Elder and its Flowers and Berries

So as anyone can see I’m a bit of a slacker when it comes to keeping these internet posts up to date and getting this website up and running, Especially with it being so nice out here in Western Pennsylvania, But I’m gonna try to get on the ball and post at the very least once a month….

It feels like autumn right now here in Pennsylvania which gets me thinking of Elder Berries, and since Elder Flowers just finished blooming I thought I’d ramble a bit about this Ancient Herb

The Elder is an ancient tree that has been held sacred by many cultures for thousands of years. The Celts considered it a symbol of life and death, holding it in such high reverence that to cut it down or burn it was sure to bring bad luck. Many Celts planted the tree around their homes for good luck, as well as carrying it on their person in the form of an amulet to bring good luck, healthy children, prospeElderberriesrity and a happy marriage.

These days Elder is most well know for the berries it produces in the late summer and early autumn, often used to make delicious jams and Pies. But there is alot more to elderberries than just their taste. The berries of this tree are full of flavanoids that help to protect cells against invading viruses such as the common cold and Flu. These small berries are also packed full of vitamin c, Iron, and Beta Carotene, making them an excellent winter time treat when made into a syrup.


Before the berries arrive, around about the beginning of July the flowers of Elder begin to blossom, tiny little things in giant clusters of off white to cream color. Much like the berries the flowers are also used medicinally as well as for food. Medicinally the flowers are used internally in the form of a tincture or a tea to help expel toxins from the body through sweating and flushing out the urinary tract. Elder FlowersThey also relieve heat, and help clear dampness and infection, making these flowers an excellent herb for upper respiratory ailments. Remember if you pick the flowers you wont get the berries!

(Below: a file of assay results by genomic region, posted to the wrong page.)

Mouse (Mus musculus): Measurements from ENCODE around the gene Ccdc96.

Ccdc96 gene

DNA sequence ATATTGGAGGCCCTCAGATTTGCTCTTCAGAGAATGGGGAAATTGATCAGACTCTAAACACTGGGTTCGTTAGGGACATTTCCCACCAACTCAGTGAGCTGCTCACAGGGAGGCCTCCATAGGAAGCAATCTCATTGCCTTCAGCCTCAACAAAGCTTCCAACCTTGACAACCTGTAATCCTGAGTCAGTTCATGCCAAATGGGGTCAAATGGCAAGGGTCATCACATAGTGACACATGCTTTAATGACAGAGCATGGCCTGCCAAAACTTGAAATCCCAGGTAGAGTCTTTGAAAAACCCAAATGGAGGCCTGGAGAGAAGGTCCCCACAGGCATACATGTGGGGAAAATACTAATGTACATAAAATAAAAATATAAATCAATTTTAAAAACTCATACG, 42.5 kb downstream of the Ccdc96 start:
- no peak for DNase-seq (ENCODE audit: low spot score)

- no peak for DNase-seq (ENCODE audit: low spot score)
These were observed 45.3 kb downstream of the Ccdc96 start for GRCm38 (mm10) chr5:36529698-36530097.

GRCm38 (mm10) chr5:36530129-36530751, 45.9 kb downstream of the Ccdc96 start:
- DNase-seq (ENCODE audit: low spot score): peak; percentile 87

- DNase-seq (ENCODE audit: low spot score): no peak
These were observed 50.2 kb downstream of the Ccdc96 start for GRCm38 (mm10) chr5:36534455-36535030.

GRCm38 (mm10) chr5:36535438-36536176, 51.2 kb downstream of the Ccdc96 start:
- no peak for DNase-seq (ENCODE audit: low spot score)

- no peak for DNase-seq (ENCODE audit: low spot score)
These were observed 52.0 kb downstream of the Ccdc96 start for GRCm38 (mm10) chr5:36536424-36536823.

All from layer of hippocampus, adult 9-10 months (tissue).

Recently I picked some Elder Flowers and made a Medicinal Tincture or Extract to use when Cold and Flu season arrives. The other fun thing I did with the flowers was to make an Elder Flower “Fizz”, or soda. I cracked open a bottle of it the other day for the first time and it was great tasting so I thought I would share the recipe.  It makes a Big Batch.

Elder Fizz

24 Cups of Hot water, , 3 Cups of Sugar, 2 tbsp white wine Vinegar, 15-20 large Elder Flower clusters, juice of 4 lemons and Zest.

Mix 3 cups of sugar and vinegar into the Hot water. Add the Lemon juice and Zest. Mix in the Elder Flowers, Remove as much stem from them as possible and make sure no bugs are on the flowers. Stir it all up untill the sugar is dissolved. Cover with Cheese cloth and let sit for 2-4 days. On the second day check the mixture, bubble should have formed from the natural yeast on the flowers fermenting. If there are no bubbles you can add a little bit of yeast. On the fifth day strain out the mixture and pour it into clean and sterile jars or bottles. Let sit for 2 weeks occasionally cracking the lids to release pressure.  Put in the fridge to Cool and Enjoy.

Now here are a few more things about Elder that are useful to know…Don’t eat the Red Elder berries they are a different type and some are poisonous. Don’t use the leaves or branches they will make you throw up. Its best to cook the ripe berries before eating a whole lot of them because they have a laxative effect.  Also Remember with any plant you are going to harvest make sure you have the right plant!


General Info about Sambucus nigra

Common Name: Elder
Family: Caprifoliaceae (Honeysuckle)
Other Names: Blood Elder, Tree of Medicine, Viking Elder, Tree of music
Etymology: Sambucus comes from the greek word “Sackbut”, a musical instrument made from elder, The common name “Elder” comes from the Anglo Saxon word Aeld, “Fire”, in reference to the young hollow stems being blown into to start a fire.